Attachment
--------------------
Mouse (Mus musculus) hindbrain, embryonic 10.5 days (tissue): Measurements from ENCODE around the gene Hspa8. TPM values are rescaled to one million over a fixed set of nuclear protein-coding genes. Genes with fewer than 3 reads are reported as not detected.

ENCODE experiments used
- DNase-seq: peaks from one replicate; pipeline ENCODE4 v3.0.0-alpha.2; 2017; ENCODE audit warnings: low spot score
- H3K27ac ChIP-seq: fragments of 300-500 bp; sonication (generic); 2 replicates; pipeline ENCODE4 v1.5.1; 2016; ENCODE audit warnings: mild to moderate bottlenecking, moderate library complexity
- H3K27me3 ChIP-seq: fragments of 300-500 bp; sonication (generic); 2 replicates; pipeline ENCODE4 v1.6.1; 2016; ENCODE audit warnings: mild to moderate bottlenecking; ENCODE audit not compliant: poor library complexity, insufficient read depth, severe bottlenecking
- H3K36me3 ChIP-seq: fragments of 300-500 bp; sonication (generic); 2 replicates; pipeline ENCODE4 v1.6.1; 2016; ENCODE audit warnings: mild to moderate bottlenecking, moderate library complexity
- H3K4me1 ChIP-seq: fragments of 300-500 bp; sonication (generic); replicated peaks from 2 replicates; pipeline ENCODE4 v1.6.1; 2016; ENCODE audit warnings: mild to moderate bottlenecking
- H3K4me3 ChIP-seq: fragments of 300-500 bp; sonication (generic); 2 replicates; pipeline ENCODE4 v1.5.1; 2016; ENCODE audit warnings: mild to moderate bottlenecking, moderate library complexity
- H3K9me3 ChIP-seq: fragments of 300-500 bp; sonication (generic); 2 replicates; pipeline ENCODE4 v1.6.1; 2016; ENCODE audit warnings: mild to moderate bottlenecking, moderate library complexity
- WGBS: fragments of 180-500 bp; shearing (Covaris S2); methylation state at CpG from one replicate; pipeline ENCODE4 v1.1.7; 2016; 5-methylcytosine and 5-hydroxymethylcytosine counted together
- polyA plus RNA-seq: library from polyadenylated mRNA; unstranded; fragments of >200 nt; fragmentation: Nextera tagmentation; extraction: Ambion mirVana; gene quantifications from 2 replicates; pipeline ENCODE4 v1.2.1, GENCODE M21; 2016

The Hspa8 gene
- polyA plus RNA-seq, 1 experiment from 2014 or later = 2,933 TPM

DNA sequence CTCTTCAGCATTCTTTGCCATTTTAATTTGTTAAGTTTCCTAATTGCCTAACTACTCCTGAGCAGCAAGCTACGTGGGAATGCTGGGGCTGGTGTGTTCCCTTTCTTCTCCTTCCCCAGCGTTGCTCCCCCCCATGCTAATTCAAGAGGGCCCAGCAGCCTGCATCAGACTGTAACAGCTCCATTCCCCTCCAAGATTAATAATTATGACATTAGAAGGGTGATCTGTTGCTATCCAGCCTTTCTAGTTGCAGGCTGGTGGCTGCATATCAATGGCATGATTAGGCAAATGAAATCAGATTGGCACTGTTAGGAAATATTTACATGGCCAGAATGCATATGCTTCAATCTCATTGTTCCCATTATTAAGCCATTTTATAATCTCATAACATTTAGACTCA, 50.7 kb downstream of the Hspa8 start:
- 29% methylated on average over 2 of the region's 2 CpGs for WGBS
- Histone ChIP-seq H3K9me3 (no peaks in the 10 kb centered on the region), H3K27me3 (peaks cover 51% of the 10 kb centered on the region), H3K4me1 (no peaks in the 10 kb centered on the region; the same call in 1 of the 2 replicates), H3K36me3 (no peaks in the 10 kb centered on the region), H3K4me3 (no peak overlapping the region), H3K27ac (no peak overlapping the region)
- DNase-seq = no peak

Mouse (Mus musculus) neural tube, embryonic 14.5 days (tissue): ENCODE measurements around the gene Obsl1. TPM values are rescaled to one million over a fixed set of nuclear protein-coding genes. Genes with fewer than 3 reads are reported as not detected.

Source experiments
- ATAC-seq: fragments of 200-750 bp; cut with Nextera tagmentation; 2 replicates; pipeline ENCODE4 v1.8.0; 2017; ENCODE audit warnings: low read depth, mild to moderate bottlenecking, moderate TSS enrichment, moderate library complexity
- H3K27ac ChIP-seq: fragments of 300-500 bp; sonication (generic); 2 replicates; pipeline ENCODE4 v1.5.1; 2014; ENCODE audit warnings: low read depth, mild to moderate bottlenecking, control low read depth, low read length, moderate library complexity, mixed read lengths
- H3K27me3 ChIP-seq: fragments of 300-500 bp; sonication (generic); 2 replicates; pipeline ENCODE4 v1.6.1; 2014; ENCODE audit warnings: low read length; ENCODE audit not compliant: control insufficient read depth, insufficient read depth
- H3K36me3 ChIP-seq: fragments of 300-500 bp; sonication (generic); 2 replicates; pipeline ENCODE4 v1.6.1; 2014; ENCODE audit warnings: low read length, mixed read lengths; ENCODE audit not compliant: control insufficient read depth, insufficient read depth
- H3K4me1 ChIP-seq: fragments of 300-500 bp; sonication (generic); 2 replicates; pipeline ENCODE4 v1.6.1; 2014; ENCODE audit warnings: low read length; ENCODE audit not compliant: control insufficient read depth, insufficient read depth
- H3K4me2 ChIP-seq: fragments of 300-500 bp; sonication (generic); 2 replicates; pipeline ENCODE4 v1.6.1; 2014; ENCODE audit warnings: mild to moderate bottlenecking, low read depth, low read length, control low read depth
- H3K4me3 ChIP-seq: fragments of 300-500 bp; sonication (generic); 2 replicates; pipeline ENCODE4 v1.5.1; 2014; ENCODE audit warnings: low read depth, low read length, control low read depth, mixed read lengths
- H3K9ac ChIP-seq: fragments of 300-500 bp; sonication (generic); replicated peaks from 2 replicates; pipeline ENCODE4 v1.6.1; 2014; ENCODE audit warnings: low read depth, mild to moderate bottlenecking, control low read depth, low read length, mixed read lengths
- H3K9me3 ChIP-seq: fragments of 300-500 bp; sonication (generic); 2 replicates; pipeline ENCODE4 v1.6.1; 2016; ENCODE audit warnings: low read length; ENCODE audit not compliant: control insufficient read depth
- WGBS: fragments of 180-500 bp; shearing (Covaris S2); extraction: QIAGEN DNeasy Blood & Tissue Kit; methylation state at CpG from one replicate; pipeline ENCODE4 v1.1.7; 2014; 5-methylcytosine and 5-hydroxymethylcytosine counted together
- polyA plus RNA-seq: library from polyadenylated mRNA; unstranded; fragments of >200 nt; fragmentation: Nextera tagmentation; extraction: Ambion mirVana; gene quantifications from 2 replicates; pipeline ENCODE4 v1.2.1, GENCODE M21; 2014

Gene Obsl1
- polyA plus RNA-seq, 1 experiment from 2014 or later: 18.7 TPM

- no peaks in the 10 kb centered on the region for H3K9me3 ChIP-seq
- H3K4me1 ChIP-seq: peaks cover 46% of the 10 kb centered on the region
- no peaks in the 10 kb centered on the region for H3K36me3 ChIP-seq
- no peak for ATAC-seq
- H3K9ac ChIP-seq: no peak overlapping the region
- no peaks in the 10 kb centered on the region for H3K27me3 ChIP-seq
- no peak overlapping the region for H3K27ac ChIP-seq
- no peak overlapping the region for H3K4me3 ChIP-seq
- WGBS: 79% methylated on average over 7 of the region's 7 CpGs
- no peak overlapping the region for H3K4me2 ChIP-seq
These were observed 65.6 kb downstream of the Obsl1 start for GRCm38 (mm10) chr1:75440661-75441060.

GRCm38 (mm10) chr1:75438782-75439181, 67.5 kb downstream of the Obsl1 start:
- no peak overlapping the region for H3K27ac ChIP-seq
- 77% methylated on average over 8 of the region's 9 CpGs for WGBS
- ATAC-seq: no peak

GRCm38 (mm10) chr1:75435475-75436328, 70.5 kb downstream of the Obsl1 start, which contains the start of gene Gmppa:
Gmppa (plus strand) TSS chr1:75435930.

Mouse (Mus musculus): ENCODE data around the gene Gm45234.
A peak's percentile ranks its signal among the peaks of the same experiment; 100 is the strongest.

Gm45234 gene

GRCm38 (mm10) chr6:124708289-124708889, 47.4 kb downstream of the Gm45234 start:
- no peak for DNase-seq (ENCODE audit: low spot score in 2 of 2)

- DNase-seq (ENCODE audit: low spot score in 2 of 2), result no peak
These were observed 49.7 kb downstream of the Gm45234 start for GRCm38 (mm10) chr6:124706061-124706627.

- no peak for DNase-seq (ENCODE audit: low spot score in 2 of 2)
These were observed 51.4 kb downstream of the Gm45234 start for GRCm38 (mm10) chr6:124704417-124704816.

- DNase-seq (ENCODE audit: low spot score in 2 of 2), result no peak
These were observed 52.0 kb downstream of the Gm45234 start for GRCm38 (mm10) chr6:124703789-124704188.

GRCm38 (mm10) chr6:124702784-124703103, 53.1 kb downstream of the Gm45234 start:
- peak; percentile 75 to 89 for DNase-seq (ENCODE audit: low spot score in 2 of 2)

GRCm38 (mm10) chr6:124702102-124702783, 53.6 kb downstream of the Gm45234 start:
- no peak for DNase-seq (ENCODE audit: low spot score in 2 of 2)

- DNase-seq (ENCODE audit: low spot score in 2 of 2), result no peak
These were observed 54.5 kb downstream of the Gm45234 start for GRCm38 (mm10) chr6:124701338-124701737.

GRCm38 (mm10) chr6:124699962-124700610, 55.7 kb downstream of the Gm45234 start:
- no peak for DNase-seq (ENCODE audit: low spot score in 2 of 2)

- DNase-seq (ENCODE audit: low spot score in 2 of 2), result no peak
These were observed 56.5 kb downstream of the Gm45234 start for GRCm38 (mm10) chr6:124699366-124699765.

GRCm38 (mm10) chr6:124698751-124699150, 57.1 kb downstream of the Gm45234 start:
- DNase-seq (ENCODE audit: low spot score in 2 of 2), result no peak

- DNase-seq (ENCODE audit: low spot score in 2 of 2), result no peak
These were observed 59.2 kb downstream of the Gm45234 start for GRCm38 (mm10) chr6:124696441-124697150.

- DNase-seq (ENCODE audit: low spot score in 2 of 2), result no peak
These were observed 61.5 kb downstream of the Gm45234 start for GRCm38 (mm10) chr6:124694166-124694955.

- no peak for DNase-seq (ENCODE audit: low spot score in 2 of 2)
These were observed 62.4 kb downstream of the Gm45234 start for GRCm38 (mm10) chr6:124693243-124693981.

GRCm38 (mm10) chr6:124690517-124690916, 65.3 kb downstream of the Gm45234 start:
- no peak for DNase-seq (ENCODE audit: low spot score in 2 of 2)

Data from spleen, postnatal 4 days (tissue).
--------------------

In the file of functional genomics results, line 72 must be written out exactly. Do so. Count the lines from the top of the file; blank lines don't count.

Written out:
- DNase-seq (ENCODE audit: low spot score in 2 of 2), result no peak